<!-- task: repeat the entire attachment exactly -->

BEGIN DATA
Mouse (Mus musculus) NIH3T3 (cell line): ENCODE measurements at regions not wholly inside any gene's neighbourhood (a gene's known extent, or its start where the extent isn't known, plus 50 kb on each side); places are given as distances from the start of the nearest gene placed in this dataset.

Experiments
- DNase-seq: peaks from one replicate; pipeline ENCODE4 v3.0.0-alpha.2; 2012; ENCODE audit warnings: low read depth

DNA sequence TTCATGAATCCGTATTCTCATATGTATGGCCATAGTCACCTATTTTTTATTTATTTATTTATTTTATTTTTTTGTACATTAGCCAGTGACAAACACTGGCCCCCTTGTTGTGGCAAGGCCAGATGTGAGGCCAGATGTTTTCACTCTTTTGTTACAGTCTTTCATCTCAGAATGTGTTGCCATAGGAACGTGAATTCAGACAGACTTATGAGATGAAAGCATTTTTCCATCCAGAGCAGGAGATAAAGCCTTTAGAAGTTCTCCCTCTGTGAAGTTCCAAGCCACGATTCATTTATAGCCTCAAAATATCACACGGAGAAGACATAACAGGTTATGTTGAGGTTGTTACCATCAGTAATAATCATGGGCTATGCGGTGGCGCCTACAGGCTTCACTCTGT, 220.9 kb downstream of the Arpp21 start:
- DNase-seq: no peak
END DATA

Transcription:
Mouse (Mus musculus) NIH3T3 (cell line): ENCODE measurements at regions not wholly inside any gene's neighbourhood (a gene's known extent, or its start where the extent isn't known, plus 50 kb on each side); places are given as distances from the start of the nearest gene placed in this dataset.

Experiments
- DNase-seq: peaks from one replicate; pipeline ENCODE4 v3.0.0-alpha.2; 2012; ENCODE audit warnings: low read depth

DNA sequence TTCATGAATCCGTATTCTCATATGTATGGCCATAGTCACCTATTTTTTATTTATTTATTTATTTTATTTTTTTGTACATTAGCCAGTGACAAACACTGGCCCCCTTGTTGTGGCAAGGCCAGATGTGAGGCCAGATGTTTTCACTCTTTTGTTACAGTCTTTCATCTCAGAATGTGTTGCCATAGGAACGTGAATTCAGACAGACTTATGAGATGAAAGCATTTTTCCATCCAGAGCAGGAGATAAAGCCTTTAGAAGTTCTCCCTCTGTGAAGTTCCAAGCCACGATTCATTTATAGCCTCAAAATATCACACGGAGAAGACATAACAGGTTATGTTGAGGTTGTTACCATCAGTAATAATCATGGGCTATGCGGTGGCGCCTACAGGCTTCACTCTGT, 220.9 kb downstream of the Arpp21 start:
- DNase-seq: no peak